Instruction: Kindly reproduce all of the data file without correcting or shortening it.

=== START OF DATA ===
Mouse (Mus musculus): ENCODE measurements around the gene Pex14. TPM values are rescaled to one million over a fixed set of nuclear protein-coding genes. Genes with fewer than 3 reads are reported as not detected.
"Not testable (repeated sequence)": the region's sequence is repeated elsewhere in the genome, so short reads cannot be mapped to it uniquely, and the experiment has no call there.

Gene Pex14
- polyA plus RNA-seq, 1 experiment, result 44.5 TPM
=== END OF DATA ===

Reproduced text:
Mouse (Mus musculus): ENCODE measurements around the gene Pex14. TPM values are rescaled to one million over a fixed set of nuclear protein-coding genes. Genes with fewer than 3 reads are reported as not detected.
"Not testable (repeated sequence)": the region's sequence is repeated elsewhere in the genome, so short reads cannot be mapped to it uniquely, and the experiment has no call there.

Gene Pex14
- polyA plus RNA-seq, 1 experiment, result 44.5 TPM